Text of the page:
Microbial Water Quality and Influences of Fecal Accumulation from a Dog Exercise Area 
Lynell Garfield, Mark Walker, Ph.D.

The risk of water contamination by fecal bacteria may be increased if a watershed includes areas where feces accumulate as a result of specific land uses, such as areas where owners frequently exercise dogs. This study examined the effects of a year-round dog exercise area in the Burke Creek Recreational Area (BCRA) in the arid alpine environment of Stateline, Nevada. Burke Creek drains a small, high relief watershed, flows through a sedimentation basin in the BCRA, and enters Lake Tahoe. Over the course of 14 months, we analyzed water samples from the creek for Escherichia coli and collected feces from plots to estimate fecal accumulation. We found that accumulation was highly localized within the study area, amounting to approximately 100.1 lbs (45.5 kg) of dry matter in 14 months. Statistical analysis indicated, however, that fecal bacteria in water decreased as the stream flowed through the area, presumably due to effects of the sedimentation basin, wetlands, and die-off of E. coli in feces from exposure to environmental stresses. These results are useful for managing heavily used sites and understanding the effects of this type of land use on water quality.

Evaluating the Vulnerability of Bored and Driven Wells in a Shallow Unconfined Aquifer
Hans Schmalzried, Ph.D., R.S., Charles “Chris” Keil, Ph.D., C.I.H.

Shallow unconfined aquifers are the only source of water for private wells in some rural areas. The Oak Openings region of Ohio is one such location. Wells are usually bored or driven in shallow aquifers and are more susceptible to contamination caused by human activities on the surface. To provide better protection for consumers developing shallow wells, local health departments have doubled the required minimum 50 feet distance for isolation from sources of contamination. The potential for contamination still exists, however. Over a two year period, 42 wells were tested in the region for a large suite of pesticides and inorganic chemicals. Results showed little evidence of persistent contamination. Data provided evidence, however, indicating that these wells are vulnerable. Sodium and chloride concentrations were higher in wells at households with water softeners, illustrating the potential for contaminant transport even with increased isolation distances. To ensure public health, regular monitoring of shallow wells is recommended.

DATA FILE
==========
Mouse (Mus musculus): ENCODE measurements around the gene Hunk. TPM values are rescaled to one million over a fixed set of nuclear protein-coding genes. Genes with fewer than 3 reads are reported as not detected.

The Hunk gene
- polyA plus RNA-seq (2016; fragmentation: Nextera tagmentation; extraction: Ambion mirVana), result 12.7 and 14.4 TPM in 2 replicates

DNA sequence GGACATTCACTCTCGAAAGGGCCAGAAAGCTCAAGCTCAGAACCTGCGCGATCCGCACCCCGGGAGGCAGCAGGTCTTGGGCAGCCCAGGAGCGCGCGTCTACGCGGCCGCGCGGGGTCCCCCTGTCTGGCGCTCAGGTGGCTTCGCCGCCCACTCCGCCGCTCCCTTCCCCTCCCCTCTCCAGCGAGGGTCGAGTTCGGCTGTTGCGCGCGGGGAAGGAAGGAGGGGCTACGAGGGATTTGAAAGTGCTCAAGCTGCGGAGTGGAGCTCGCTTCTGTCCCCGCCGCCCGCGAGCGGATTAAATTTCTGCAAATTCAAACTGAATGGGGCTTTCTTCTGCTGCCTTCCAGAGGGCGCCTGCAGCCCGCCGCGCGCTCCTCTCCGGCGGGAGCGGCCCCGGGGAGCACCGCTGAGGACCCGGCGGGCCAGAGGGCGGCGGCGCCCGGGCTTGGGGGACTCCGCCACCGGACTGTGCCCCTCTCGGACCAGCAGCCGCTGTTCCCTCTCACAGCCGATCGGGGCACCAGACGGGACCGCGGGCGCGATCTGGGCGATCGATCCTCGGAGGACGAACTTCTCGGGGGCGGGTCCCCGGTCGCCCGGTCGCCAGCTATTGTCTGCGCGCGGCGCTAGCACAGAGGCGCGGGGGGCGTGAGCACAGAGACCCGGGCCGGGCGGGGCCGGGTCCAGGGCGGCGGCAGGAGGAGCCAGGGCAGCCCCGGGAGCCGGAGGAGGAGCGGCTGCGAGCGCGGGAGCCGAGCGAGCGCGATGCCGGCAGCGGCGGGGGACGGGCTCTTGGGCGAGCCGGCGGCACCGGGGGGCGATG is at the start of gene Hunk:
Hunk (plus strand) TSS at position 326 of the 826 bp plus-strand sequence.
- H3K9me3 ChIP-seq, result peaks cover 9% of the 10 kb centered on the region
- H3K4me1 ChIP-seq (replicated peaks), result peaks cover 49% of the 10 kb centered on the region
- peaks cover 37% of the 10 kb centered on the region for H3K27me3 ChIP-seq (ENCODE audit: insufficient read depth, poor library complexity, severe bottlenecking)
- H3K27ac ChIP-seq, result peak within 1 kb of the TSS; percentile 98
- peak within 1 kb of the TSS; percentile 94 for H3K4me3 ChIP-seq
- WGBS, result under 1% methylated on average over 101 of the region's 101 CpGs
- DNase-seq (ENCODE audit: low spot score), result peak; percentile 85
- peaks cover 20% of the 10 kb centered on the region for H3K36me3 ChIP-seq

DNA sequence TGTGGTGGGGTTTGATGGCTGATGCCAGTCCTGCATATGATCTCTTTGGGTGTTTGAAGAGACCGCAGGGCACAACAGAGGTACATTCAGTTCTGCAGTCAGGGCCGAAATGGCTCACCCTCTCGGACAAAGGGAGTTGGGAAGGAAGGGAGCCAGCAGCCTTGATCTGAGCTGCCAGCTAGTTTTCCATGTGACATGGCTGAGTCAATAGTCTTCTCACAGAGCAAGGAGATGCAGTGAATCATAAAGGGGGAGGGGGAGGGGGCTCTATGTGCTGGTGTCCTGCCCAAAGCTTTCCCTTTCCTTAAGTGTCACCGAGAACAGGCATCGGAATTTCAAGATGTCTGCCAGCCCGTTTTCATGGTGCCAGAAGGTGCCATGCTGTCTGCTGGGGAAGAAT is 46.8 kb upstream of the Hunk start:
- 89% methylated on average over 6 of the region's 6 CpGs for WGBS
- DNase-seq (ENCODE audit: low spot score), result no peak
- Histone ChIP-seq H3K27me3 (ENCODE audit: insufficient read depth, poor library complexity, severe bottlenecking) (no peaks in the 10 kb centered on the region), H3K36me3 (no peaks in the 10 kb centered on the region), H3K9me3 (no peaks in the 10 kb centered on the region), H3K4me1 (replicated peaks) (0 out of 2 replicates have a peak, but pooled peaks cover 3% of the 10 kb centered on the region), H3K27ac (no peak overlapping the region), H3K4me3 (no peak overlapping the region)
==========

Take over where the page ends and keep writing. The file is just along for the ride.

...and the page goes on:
Lifestyle and Mercury Contamination of Amerindian Populations along the Beni River (Lowland Bolivia)
Selma Ximena Luna Monrroy, M.Sc., Ronald Wily Lopez, M.Sc., Marc Roulet, Ph.D., Eric Benefice, M.D., Ph.D.

The objective of this paper was to document mercury contamination of Amerindian populations living along the Beni River in Bolivia and to examine risk factors related to their lifestyle. A cross-sectional survey was performed among 15 communities on the flood plains of the Beni River at the foothills of the Andes. Hair mercury content (H-Hg) served as a bioindicator of mercury contamination. Mercury values were available for 556 people. Four indicators of lifestyle were analyzed: community accessibility, subsistence activity, fish consumption, and ethnicity (i.e., members of the Tacana or Ese Ejja ethnic group). The median of H-Hg was equal to 4.0 μg/g (95% CI [confidence interval] = 3.64.4). Approximately 86% of the subjects had H-Hg values lower than 10 μg/g. No significant differences existed in H-Hg between adult women and children, nor according to age group. Subjects belonging to the Ese Ejja ethnic group had higher H-Hg than subjects from the Tacanas ethnic group. Communities accessible only by canoe were more frequently contaminated than those accessible by road. Subjects who ate at least one serving of fish per day had higher H-Hg, and families who maintained substantial fishing activity were more strongly contaminated. Contamination levels were found to be low compared with other Amazonian studies. The most strongly affected groups, however, were those which preserved a traditional way of life and were the most economically and socially disadvantaged.